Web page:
July 02, 2003
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Body & Soul
Sinbad takes to the 'Seven Seas,' but never really gets anywhere

By Sean P. Means
The Salt Lake Tribune

    Sinbad: Legend of the Seven Seas

   Hitting the high seas in a leaky animated vessel.
   Rated PG for adventure action, some mild sensuality and brief language; 86 minutes.
   Opening today everywhere.
    You keep waiting for the big moment in "Sinbad: Legend of the Seven Seas," the big scene where this animated adventure stops puttering along and kicks into high gear.
    You keep waiting until the closing credits start, which is when you realize "Sinbad" is more akin to another legendary sailor, the Flying Dutchman -- always heading toward its goal but never getting there.
    The movie introduces Sinbad as a roguish thief who is tall, dashing, with the heart of a hero and the voice of Brad Pitt. He and his pirate band run into Sinbad's childhood buddy Proteus (Joseph Fiennes), a prince who is taking home to Syracuse a treasure called The Book of Peace. The magical MacGuffin will protect everyone in the known world -- or can destroy it, which is the plan of Eris, the goddess of discord.
    Eris (voiced by Michelle Pfeiffer) tries to enlist Sinbad to steal the book from Proteus -- and, failing that, takes it herself and frames Sinbad. Proteus, by offering to die in Sinbad's place, gives Sinbad a chance to recover the book and prove he is no thief. Sinbad and crew go sailing to Eris' lair, with Proteus' gorgeous and adventurous fiancee Marina (voiced by Catherine Zeta-Jones) along for the ride.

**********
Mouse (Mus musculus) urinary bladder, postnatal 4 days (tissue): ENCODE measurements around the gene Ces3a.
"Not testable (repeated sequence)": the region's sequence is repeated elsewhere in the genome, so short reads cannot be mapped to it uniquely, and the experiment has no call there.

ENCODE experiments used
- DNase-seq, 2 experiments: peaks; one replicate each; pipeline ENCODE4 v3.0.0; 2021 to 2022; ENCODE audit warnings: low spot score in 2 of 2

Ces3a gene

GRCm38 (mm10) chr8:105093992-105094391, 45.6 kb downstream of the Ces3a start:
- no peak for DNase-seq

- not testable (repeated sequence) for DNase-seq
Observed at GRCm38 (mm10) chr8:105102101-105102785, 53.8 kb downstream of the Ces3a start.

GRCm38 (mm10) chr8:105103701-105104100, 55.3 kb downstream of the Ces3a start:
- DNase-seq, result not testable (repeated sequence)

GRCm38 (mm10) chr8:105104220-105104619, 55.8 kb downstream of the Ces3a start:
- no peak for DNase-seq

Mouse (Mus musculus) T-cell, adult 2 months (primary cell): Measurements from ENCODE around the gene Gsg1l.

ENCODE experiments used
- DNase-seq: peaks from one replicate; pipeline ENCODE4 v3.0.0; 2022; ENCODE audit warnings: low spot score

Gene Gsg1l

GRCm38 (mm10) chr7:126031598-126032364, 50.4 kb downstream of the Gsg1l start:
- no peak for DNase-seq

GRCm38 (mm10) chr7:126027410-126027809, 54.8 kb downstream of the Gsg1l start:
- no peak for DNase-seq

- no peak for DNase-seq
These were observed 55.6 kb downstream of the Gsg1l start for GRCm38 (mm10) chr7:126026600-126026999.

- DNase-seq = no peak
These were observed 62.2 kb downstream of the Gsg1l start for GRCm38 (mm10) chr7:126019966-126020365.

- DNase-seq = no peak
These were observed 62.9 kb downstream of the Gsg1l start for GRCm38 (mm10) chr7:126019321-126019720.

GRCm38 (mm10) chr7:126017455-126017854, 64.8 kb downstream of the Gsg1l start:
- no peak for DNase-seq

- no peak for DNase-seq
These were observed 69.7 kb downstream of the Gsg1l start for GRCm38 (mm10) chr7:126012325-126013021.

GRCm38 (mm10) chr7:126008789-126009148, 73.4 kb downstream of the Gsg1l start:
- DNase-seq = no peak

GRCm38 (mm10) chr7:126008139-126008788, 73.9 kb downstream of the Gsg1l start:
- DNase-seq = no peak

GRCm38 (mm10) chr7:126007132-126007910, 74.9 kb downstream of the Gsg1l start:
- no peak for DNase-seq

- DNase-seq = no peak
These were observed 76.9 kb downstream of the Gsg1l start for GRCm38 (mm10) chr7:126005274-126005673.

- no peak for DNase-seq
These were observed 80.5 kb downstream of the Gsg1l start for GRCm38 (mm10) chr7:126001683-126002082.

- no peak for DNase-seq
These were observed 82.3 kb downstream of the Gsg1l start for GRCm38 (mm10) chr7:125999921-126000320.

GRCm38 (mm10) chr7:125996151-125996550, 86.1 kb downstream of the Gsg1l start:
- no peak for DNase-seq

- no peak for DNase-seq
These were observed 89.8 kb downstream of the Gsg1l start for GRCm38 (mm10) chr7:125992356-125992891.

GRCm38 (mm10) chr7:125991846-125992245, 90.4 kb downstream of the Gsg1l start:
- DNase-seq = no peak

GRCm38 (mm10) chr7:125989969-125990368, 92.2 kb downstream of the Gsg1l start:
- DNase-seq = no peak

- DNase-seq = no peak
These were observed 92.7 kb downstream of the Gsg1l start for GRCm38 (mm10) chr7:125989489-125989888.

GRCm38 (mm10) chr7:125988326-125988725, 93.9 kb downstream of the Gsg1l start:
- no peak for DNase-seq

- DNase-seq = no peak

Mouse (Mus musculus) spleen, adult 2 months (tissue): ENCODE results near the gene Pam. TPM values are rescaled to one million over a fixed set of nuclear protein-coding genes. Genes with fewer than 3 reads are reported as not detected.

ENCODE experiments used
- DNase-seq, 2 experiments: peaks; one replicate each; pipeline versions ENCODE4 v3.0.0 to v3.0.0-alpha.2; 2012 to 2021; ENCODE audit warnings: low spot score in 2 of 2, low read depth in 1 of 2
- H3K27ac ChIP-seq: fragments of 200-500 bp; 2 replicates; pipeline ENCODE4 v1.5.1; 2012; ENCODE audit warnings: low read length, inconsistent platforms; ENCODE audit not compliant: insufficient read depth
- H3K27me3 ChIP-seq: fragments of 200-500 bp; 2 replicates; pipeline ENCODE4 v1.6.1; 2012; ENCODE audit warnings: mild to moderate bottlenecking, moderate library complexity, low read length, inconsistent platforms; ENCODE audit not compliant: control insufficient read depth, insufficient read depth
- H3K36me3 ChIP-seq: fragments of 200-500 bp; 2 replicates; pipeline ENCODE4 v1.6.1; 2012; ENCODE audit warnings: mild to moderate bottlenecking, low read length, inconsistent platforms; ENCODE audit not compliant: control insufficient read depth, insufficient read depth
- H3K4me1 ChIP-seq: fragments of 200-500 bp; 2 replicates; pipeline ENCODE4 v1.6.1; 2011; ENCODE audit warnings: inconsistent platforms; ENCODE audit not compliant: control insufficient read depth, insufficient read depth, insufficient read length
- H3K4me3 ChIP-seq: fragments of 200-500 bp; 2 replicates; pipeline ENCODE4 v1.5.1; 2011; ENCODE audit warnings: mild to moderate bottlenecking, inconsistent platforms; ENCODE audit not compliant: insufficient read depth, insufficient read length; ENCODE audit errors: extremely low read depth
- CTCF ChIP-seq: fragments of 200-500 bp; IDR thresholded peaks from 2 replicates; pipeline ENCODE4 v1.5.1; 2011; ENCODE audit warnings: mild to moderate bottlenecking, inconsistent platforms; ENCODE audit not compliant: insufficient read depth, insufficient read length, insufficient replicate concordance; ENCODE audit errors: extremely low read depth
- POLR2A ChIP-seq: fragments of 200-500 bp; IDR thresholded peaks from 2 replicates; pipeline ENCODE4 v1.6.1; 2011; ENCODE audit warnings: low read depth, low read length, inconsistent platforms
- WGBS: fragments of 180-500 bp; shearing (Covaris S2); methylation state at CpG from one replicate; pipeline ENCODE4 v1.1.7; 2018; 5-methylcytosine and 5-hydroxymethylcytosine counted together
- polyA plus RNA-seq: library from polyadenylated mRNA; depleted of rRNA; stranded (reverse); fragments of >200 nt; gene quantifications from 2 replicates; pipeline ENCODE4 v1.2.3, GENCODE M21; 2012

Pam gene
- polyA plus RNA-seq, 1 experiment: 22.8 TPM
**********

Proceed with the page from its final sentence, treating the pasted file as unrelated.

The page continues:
The voyage provides many opportunities for the DreamWorks animators, led by directors Tim Johnson ("Antz") and Patrick Gilmore, to show their stuff, such as the sailors' encounter with some sylphlike Sirens. Eris' way of wisping in and out of scenes, appearing human-sized and galactic at will, is cleverly realized -- if more than a bit reminiscent of the Genie in Disney's "Aladdin."
    On average, though, the animation is as flat as the script (by "Gladiator's" John Logan). The 3D computer work on the ships and sea monsters stands out more than the flat 2D of the human figures. The voice cast is uneven -- Zeta-Jones gives a sly spark to Marina and Pfeiffer oozes her best Catwoman menace into Eris, but Pitt's voice doesn't have the same sex appeal without his bad-boy snarl. "Sinbad" stays afloat, but never gets moving.


Copyright 2003, The Salt Lake Tribune.
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